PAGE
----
Anyone know much about asthma attacks? Can I talk to you about DD?(19 Posts)
DD1 (aged 14) was diagnosed with asthma about 1 or 2 years ago and is on preventer and reliever inhalers, which she takes as required.
She was taken to A&E twice in the last couple of weeks, from school. The first of these attacks was brought on by very strenuous outdoor exercise. She had steroids prescribed, had her medication reviewed and after the second attack, she took several days off school. She was very well whilst at home, with no symptoms at all, and has also been seen by the GP who was happy with her, peak flow was at its best, her chest was clear. So we sent her back to school today and she had another asthma attack, resulting in a 3rd trip to A&E. She was doing very little at the time, just in a lesson, nothing strenuous. An ambulance was called and she was taken to A&E again. She recovered quickly, and by the time I reached the hospital, she was fine, same as the previous attacks.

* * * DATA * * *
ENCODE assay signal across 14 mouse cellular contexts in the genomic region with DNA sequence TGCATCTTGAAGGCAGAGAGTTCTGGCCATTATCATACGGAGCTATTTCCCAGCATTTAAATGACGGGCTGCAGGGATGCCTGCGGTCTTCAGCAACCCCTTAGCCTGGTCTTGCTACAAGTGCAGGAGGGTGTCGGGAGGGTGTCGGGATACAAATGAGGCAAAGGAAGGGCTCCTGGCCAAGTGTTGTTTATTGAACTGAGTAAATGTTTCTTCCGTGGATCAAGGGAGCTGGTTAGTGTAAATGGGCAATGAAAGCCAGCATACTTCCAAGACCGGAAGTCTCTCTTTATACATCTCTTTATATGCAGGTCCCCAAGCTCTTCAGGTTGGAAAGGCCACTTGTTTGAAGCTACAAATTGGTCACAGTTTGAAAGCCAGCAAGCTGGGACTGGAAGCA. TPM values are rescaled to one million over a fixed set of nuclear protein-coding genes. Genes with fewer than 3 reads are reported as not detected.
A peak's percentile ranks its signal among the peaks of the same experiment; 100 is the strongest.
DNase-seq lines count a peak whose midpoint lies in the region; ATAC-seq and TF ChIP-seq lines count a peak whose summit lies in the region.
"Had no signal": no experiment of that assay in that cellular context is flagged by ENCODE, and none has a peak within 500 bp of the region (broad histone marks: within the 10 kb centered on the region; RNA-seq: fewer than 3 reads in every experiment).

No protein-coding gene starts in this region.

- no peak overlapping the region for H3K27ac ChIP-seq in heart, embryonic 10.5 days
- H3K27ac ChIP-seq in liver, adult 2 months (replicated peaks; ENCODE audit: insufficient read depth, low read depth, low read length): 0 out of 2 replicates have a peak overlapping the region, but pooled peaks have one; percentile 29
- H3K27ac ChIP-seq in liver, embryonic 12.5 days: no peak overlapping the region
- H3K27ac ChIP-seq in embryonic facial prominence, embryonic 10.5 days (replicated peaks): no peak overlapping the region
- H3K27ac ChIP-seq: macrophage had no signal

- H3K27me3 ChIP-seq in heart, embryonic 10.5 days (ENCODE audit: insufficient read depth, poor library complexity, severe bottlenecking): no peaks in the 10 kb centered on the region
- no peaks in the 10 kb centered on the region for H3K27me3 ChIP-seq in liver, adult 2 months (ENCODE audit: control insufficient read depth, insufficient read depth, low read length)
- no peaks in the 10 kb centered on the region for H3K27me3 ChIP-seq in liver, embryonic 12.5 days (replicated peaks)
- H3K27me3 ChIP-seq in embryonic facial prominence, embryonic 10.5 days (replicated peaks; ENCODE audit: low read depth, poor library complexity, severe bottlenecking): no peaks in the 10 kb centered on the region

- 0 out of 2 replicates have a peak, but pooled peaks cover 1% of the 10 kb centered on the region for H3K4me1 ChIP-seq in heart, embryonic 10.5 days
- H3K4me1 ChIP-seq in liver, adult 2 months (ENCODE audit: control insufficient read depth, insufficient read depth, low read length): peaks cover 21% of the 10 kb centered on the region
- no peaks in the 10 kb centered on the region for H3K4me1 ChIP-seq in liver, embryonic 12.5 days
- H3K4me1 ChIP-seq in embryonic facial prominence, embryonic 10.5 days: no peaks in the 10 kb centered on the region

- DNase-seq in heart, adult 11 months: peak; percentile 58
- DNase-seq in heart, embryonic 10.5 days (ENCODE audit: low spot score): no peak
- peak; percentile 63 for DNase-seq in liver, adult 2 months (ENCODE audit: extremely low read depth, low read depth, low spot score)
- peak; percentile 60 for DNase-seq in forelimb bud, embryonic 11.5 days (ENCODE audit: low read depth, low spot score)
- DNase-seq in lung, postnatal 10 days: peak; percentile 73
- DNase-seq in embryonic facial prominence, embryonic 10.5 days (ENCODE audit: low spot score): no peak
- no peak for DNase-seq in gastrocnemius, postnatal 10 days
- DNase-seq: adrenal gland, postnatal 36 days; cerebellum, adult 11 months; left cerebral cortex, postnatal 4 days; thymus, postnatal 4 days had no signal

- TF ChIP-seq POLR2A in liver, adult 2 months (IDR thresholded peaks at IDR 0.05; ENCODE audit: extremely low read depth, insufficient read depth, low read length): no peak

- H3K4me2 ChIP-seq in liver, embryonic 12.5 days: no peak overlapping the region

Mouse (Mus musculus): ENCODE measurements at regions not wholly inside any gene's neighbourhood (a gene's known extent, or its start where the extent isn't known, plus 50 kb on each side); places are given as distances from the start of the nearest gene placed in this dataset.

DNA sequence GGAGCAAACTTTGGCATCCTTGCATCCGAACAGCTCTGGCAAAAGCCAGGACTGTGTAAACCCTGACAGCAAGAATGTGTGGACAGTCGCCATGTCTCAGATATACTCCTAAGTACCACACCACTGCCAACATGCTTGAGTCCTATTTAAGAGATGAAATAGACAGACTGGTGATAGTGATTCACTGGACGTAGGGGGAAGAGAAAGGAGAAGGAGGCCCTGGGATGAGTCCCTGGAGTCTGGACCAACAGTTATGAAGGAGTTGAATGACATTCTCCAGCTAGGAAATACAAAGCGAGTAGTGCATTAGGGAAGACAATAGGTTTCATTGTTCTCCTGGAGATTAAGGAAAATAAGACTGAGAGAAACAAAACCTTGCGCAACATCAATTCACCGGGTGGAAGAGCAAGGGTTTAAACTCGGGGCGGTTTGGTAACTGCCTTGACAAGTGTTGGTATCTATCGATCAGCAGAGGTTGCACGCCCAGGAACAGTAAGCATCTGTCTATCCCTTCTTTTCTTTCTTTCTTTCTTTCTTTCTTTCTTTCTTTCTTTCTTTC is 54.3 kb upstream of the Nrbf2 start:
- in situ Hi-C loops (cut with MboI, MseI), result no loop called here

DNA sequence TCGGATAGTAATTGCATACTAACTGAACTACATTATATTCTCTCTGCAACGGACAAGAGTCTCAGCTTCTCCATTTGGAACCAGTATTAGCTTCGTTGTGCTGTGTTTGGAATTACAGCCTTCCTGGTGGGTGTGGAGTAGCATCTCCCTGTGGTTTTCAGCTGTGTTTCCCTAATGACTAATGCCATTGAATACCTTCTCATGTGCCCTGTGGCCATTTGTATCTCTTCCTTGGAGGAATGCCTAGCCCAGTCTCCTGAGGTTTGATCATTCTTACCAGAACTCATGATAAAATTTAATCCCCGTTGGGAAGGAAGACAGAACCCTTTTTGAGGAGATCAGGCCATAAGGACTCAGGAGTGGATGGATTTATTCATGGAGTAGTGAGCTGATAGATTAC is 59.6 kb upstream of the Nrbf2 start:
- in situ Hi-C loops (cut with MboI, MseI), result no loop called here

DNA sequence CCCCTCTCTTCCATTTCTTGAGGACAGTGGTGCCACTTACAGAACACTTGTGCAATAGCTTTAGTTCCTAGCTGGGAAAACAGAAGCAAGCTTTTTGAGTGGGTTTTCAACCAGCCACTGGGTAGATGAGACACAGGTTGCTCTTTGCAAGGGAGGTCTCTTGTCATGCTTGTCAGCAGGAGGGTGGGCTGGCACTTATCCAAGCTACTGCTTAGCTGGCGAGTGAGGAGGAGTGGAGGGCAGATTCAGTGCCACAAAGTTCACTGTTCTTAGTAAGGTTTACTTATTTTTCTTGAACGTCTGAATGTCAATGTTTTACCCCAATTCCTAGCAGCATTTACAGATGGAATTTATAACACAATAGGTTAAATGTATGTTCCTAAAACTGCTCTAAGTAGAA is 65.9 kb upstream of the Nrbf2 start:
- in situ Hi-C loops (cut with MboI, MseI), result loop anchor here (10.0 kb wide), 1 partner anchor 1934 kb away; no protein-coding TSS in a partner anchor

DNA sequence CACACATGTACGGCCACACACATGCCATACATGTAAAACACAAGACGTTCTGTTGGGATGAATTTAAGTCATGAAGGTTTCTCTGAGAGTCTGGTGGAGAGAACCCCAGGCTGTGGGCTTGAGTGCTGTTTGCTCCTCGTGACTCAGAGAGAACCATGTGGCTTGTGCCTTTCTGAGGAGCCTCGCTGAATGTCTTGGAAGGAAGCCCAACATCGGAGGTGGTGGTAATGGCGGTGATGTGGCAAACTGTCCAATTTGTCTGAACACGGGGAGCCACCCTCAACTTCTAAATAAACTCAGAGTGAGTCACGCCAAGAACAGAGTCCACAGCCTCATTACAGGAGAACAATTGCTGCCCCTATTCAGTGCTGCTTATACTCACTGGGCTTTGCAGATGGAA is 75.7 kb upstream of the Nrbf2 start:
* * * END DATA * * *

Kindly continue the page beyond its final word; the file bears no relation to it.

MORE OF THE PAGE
Today, when we were discharged from A&E, the doctor said he did not think her attacks were asthma attacks and said he thought she was having panic attacks. He said if it was a severe asthma attack, she would not recover so quickly and she would still be quite symptomatic a couple of hours after last taking any meds, once the drugs she was given by paramedics had worn off. However the medical staff at her school thought it was the worst asthma attack they had ever seen. They thought she was going to suffer respiratory arrest. The paramedics were also clearly concerned because they put an IV line in to give her the drugs. Understandably, school don't want her to go back now until we have a lot more information about what is causing this.